quality of the area in terms of resource availability is one potential circumstance impacting bird
population trends.

Most migrating birds cannot make the journey in one consecutive trip. They require
stopover sites to replenish energy. Because of the growing influence of urbanization, stopover
sites are becoming increasingly more relevant in studying bird migratory patterns. Especially
during spring migration, reproduction and eventually population dynamics can be affected by a
lack of or abundance of resources required for a particular species migratory needs. Some
variables that may affect this are habitat size, nest predators, invasive plants, and arthropod
diversity (Matthews and Rodewald 2010).
Some studies present evidence pertinent to this topic. Matthews and Rodewald (2010)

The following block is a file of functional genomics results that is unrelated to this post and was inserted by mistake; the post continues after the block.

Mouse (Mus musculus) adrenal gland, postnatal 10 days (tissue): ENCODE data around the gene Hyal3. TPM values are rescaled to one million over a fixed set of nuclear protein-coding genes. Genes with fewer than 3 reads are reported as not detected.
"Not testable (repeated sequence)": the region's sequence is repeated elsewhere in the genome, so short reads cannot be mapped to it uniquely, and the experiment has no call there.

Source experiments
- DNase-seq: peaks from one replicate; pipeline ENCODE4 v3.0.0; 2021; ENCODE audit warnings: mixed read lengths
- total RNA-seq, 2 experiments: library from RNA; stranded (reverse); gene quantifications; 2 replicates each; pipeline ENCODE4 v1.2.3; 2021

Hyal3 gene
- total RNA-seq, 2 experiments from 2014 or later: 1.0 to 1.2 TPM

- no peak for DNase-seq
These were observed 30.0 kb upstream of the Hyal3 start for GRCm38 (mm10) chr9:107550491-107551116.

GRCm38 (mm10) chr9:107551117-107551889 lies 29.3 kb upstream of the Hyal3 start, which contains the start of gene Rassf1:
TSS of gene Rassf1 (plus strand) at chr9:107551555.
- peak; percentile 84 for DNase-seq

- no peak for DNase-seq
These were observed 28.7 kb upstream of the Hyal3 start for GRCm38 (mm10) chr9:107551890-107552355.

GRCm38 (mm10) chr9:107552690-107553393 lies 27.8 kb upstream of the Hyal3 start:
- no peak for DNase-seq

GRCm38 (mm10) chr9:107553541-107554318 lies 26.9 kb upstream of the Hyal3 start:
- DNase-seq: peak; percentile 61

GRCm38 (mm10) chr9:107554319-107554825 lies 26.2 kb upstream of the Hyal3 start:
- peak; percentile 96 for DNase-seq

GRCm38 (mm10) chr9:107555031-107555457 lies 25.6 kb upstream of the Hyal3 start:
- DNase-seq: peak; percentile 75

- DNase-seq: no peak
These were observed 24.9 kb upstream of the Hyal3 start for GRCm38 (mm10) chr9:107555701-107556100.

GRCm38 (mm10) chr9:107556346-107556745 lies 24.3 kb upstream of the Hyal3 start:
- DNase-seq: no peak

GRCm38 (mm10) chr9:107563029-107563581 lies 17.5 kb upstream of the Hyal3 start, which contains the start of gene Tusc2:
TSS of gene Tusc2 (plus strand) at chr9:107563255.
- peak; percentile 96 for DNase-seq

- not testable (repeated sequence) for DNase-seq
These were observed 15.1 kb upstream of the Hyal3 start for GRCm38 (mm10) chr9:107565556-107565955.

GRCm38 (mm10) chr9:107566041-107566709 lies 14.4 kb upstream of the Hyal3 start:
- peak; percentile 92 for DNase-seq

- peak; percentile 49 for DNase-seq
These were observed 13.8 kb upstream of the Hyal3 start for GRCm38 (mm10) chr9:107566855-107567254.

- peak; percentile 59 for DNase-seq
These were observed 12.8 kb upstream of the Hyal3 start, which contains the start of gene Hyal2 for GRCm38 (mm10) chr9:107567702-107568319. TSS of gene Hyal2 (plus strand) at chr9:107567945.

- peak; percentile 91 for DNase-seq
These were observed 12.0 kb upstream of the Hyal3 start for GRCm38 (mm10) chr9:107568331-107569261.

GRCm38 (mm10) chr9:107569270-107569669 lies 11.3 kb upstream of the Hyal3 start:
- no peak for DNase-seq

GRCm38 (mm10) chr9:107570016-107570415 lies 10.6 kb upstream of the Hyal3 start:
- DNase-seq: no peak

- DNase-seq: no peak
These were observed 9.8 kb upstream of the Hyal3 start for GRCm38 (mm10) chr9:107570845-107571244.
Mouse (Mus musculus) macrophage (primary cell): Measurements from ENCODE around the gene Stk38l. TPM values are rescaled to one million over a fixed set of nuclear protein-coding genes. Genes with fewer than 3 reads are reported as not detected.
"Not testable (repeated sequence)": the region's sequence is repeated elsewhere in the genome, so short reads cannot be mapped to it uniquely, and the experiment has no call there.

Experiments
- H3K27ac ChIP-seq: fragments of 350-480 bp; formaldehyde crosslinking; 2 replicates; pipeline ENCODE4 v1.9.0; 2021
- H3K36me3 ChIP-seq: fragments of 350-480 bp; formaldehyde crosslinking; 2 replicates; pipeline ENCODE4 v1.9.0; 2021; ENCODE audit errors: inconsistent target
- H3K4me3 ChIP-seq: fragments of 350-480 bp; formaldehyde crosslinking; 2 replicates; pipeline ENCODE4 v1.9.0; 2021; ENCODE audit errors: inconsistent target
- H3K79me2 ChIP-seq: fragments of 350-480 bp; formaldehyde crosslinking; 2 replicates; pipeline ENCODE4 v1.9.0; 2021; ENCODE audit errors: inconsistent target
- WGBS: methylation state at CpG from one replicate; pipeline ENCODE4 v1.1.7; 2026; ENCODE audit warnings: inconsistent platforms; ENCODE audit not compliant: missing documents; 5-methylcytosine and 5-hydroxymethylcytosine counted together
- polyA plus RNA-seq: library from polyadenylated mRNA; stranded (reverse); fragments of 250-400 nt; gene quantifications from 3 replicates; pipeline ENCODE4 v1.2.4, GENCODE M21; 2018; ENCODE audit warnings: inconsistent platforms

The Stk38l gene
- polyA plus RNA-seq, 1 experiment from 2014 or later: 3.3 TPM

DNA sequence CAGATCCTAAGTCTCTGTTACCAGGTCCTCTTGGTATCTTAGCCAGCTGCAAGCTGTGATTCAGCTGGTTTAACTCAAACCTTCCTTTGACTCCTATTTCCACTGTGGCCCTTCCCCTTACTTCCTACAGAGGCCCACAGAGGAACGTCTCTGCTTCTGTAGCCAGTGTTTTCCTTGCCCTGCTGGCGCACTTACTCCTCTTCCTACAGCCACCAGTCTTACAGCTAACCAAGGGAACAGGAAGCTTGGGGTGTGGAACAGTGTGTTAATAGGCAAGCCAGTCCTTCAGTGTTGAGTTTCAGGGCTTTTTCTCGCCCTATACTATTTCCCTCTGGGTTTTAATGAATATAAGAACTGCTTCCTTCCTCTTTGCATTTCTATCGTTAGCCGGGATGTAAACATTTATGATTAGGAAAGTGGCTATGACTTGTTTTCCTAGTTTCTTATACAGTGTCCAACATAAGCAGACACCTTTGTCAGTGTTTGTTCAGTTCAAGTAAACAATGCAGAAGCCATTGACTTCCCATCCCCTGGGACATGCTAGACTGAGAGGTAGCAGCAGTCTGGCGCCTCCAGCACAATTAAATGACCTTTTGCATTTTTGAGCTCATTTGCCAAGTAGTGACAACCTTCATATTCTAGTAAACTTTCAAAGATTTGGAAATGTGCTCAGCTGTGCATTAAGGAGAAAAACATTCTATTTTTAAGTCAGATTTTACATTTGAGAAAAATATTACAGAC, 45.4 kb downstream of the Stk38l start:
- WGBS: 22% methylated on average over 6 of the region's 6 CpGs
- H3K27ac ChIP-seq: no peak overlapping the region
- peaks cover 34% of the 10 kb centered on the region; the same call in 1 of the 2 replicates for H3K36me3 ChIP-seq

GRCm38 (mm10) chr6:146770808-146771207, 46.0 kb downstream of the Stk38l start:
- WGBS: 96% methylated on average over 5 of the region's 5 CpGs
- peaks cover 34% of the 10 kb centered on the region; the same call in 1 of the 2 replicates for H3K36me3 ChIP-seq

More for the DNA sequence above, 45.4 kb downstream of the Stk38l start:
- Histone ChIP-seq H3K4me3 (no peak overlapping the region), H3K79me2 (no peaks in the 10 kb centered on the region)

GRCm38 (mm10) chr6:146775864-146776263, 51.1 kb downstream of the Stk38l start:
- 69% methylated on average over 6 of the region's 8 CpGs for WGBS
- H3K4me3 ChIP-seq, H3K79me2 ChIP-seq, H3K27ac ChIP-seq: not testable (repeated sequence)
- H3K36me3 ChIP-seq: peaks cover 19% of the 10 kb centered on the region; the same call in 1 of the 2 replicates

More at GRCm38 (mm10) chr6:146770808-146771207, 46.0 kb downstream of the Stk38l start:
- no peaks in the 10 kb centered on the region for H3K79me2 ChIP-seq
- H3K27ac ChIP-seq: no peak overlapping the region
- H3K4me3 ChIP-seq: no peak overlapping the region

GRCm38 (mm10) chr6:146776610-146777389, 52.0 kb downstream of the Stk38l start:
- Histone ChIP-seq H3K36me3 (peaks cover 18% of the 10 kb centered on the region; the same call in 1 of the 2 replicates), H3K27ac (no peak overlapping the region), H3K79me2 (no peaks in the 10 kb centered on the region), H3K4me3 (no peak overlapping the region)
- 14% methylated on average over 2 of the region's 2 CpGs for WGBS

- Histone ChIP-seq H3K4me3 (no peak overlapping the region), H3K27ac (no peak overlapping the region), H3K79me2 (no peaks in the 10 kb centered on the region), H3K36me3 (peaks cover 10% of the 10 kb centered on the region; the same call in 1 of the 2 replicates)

found that the stopover duration of the Swainsons Thrush was not affected by variations in
urban forest patches. Similarly, Seewagen et al.s (2010) study revealed that ovenbirds at an
urban park area used the region for several days before continuing migration. The birds also had
similar behavioral patterns as the same species found in rural habitat areas. A study on Thorntailed Rayaditos in central Chile showed that the birds were found in greater abundance in
fragmented forest patches of larger sizes and with more connectedness to other patches (Vergara
2010). This preliminary evidence suggests that habitat preference by migratory songbirds is
potentially influenced by multiple factors, and small vegetative patches may be a valuable
resource to the birds.
Individual fitness of birds may also impact habitat selection. Shustack and Rodewalds
(2010) research with Acadian Flycatchers found that lower-quality habitats were occupied by
lower-fitness individuals and higher-fitness birds were found in higher-quality habitats. The
health and fitness of individuals may be an indicator of the quality of resources found in a
The Loras College campus contains a small patch of restored native prairie that has been